The Futility Infielder

A Baseball Journal by Jay Jaffe I'm a baseball fan living in New York City. In between long tirades about the New York Yankees and the national pastime in general, I'm a graphic designer.

Thursday, October 12, 2006

 

Brian %$@#*! Doyle

Ask any Red Sox fan who their least favorite Yankee middle infielder from the 1978 season is, and as you've ducked the first projectile, you're sure to hear the name Bucky %$@#*! Dent; as every baseball fan knows, his unlikely home run off of Mike Torrez in the one-game playoff to decide the American League East winner is the stuff of legend.

Dent continued his unlikely heroics in the '78 World Series against the Dodgers -- my Dodgers -- winning MVP honors for a .417/.440/.458 performance with seven RBI. But ask any Dodger fan their least favorite Yankee middle infielder from that year, and the name that comes up isn't that of Dent but Brian Doyle. Excuse me, Brian %$@#*! Doyle. Playing in place of the injured Willie Randolph, Doyle hit .438/.438/.500, with three hits in each of the final two games; he was right in the middle of two key rallies in the decisive Game Six. He played stellar defense as well, making 24 error-free chances in 36 innings of action (he was a late-inning replacement for Fred "Chicken" Stanley twice) and taking part in six double plays. Brian %$@#*! Doyle.

A few years ago, I did a research piece for this site on a 19th-century ballplayer named Tony Suck who more than lived up to his name. I set out to find the most futile hitters in major-league history, using OPS+ and drawing an arbitrary cutoff of 200 plate appearances. Doyle, with an OPS+ of 11 (100 is league average) based on a career line of .161/.201/.191, was the second-worst of all qualifiers; only John Black, at 6, was worse. That finding was both gratifying and infuriating. Does pointing out how badly a guy sucked make the fact that he broke your heart any less painful?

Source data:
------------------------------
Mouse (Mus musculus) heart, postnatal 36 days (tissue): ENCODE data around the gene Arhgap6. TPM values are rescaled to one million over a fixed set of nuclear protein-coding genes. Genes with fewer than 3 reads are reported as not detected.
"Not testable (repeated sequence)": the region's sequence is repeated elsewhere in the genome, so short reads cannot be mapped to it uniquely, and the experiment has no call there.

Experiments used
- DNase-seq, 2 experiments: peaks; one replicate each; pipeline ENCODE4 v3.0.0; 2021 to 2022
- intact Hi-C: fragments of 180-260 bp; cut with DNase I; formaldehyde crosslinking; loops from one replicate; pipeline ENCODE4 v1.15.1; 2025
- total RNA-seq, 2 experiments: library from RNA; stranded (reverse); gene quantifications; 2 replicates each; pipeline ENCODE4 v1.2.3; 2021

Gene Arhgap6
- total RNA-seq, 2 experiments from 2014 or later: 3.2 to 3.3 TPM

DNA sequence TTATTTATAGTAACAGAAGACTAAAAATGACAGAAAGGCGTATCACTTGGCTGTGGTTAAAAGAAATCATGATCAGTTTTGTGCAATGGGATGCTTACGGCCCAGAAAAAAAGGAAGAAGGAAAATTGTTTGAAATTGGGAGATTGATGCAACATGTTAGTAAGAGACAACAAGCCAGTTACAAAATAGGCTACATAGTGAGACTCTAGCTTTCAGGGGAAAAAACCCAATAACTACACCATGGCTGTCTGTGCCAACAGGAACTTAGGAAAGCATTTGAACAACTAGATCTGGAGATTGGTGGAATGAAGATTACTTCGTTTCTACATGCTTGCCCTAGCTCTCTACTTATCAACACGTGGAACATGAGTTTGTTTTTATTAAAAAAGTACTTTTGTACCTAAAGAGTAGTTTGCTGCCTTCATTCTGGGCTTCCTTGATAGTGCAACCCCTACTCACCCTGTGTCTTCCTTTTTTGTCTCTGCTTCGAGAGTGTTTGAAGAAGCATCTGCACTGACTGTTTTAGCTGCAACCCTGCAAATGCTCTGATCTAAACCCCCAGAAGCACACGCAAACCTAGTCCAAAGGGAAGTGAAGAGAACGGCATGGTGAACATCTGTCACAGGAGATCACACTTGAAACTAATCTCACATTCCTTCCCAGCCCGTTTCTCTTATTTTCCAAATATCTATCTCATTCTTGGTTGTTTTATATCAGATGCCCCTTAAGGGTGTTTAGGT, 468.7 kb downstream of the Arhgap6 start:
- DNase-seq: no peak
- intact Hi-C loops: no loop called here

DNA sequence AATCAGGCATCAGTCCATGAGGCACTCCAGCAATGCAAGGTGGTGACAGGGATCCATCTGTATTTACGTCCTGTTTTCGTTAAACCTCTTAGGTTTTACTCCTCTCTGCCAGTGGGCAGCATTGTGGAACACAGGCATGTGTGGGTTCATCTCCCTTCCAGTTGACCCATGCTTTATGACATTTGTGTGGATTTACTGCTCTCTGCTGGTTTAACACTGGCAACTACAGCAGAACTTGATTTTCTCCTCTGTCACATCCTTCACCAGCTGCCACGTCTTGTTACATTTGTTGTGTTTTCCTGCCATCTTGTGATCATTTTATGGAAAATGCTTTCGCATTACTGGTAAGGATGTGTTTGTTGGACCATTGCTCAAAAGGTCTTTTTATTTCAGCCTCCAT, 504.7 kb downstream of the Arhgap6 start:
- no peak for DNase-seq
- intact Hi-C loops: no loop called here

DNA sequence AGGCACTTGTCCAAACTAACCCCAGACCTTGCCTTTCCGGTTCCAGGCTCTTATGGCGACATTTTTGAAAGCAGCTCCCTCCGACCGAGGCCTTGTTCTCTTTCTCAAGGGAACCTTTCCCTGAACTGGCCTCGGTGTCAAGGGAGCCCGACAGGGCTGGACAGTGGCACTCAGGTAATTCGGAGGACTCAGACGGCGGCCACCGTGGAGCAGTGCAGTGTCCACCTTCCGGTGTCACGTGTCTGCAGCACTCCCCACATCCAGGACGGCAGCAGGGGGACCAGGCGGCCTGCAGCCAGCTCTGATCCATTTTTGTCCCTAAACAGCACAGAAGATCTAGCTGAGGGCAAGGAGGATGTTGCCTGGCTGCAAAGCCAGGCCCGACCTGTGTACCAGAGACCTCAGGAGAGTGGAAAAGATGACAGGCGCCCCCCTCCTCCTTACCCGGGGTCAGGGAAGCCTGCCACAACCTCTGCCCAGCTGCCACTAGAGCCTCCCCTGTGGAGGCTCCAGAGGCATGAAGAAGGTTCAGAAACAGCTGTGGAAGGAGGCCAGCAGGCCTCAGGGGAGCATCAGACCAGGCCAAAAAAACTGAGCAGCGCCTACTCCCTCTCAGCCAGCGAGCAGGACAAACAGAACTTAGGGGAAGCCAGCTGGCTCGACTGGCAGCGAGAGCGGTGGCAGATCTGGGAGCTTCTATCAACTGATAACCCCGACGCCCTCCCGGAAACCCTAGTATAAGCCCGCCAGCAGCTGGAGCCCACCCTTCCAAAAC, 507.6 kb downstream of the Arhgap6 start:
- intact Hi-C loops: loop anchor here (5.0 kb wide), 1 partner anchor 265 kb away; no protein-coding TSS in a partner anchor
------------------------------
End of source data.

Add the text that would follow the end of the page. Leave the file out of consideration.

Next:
Today I learned something about Doyle that I didn't already know. My former Baseball Prospectus colleague Jonah Keri reveals in an ESPN Page 2 piece that it took special dispensations to get Doyle on the roster for the postseason:
As a 23-year-old rookie in 1978, Doyle shuttled between the Yankees' big club and their Triple-A team five times and hit .192 with zero RBI in 52 at-bats. The Yankees kept Doyle in Triple-A for that league's playoffs, making him ineligible for the major league postseason. With standout second baseman Willie Randolph manning second base in the Bronx, though, that hardly seemed to matter.

But just before the end of the season, fate intervened, as an injury felled Randolph for the duration of the regular season and playoffs. The Yankees lobbied the league and the Royals, their ALCS opponents, to allow Doyle onto the postseason roster. Doyle responded by going 2-for-7 with a run knocked in, as the Yankees knocked out Kansas City. After the Dodgers also granted Doyle special permission to play in the World Series, the Yankees started Fred Stanley at second in Game 1, an 11-5 New York loss. Doyle returned for Game 2, but the Yanks lost again, falling behind 0-2 in the series. Doyle went 0-for-4 in Game 3 and was on the bench for Game 4, both Yankee wins to square the series.